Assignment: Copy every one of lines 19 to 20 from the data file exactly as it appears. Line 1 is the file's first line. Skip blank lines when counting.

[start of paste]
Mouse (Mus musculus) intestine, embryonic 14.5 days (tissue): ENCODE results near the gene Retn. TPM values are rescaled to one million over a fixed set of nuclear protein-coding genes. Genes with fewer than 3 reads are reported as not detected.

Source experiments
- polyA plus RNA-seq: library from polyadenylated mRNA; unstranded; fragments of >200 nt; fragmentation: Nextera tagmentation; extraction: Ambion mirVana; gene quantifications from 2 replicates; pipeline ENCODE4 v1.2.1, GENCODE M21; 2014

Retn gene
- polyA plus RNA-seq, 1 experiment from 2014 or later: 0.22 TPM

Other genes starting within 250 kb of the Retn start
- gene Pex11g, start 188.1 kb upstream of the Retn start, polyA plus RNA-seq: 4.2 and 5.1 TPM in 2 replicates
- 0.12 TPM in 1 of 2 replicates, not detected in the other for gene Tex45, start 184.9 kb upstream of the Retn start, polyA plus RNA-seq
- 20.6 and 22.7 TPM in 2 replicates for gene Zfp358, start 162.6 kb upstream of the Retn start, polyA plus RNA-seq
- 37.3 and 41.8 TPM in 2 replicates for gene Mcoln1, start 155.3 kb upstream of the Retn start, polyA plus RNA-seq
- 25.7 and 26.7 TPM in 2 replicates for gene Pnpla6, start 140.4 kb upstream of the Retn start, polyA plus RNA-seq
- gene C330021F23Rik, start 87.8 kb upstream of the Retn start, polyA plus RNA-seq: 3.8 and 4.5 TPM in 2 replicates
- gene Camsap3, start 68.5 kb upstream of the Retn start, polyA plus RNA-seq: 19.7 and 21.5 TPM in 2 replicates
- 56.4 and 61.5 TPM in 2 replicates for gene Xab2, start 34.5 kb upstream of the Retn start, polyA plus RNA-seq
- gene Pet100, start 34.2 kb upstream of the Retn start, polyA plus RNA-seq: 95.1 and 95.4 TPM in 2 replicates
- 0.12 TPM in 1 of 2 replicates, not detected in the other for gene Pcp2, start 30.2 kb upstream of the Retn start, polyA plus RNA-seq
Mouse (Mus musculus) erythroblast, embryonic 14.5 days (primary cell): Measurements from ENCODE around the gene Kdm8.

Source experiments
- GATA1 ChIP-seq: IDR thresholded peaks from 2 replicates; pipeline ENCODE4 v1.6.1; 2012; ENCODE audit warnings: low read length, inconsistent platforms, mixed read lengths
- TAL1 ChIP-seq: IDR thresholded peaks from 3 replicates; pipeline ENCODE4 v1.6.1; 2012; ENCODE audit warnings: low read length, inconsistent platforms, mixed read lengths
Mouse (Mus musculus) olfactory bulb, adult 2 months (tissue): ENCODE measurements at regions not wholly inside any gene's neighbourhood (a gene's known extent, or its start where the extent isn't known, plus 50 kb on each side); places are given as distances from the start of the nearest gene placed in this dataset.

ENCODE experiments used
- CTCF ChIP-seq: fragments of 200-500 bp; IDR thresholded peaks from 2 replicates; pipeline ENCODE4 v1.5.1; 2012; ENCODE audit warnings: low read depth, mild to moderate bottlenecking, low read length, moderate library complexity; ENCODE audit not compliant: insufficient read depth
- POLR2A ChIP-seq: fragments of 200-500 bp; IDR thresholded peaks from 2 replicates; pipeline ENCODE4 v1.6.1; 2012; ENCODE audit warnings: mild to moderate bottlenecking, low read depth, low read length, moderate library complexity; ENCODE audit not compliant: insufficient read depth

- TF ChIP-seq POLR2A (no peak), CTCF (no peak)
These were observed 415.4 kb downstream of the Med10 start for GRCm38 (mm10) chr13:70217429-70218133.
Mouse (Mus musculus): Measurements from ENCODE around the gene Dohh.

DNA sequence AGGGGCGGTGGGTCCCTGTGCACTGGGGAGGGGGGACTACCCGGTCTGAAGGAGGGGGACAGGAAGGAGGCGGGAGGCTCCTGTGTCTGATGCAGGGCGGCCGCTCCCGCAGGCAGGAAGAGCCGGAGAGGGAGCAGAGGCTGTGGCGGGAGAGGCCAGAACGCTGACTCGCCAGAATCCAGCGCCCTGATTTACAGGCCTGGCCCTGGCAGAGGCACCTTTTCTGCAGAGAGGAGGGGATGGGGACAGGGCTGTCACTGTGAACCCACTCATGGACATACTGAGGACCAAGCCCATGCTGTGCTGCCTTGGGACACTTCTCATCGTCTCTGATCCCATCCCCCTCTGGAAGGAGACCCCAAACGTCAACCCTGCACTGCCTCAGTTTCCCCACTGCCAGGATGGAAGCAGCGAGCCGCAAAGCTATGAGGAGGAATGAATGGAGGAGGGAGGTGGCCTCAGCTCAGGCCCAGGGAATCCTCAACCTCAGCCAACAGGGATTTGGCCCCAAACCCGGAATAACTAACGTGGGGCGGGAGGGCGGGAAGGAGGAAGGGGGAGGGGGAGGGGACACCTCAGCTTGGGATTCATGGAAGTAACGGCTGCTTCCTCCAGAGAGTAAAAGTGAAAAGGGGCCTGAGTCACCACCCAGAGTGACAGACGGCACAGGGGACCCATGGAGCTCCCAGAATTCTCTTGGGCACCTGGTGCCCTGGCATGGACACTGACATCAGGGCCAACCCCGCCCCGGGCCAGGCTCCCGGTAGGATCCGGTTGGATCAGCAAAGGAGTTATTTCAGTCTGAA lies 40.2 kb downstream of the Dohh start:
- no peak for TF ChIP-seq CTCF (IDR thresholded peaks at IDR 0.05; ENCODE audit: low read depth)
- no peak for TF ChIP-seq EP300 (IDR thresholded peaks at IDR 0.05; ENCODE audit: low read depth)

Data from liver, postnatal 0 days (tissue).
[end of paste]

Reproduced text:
- GATA1 ChIP-seq: IDR thresholded peaks from 2 replicates; pipeline ENCODE4 v1.6.1; 2012; ENCODE audit warnings: low read length, inconsistent platforms, mixed read lengths
- TAL1 ChIP-seq: IDR thresholded peaks from 3 replicates; pipeline ENCODE4 v1.6.1; 2012; ENCODE audit warnings: low read length, inconsistent platforms, mixed read lengths